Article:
Continuous Improvement — Know It When You See It!

Management fads come and go.  I have been around long enough to remember them – from TQM to Six Sigma.  I have even been part of a “Learning Organization” complete with a Chief Learning Officer.

The trap, of course, is assuming that these silver bullet fads will deliver benefit with little stress or effort.  Unfortunately, unless they are integrated into our Six Steps, they usually fail.  They eventually fade away creating cynicism about “flavor of the month” programs.

One such fad is Continuous Improvement.  Many of my clients have been subjected to such programs.  Proponents suggest that it is the beginning of the change process.  In fact, students of our Six Step Process understand that it is the 6th and final step.

Experience indicates that Continuous Improvement begins to emerge only as the organization demonstrates that it has learned how to become excellent.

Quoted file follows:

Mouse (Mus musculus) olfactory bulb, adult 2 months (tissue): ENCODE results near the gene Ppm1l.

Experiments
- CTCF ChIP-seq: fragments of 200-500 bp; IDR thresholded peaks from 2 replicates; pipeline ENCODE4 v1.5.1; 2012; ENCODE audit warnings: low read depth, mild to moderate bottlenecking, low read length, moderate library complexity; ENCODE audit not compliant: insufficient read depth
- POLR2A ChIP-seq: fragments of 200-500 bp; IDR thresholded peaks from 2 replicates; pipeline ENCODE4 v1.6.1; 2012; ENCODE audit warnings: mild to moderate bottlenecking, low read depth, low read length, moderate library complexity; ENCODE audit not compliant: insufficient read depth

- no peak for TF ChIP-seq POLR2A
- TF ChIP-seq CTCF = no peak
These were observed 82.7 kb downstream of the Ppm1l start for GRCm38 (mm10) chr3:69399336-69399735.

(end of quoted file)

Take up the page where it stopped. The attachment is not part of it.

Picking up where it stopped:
Eventually, organizations committed to excellence have mastered the first Five Steps; they have embraced the core values of integrity, teamwork, respect and responsibility and understand the decision making process and the power of participative decision making.  The planning and execution has begun to achieve positive results.    The organization has learned by practice and hard work.

As a result, while the organization is a long way from maximizing its value, the turning point has been achieved, or as Collins in Good to Great puts it – the flywheel has finally begun to fly.

That is also when I am usually out of a job.  By embracing the Six Step Process, organizations learn how to create excellence to the point that it can become self sustaining.  Now, it is just a matter of time until they achieve their value maximization objective.  It is inevitable.

There is, frankly, little left for me to offer – and for that, I could not be more pleased.

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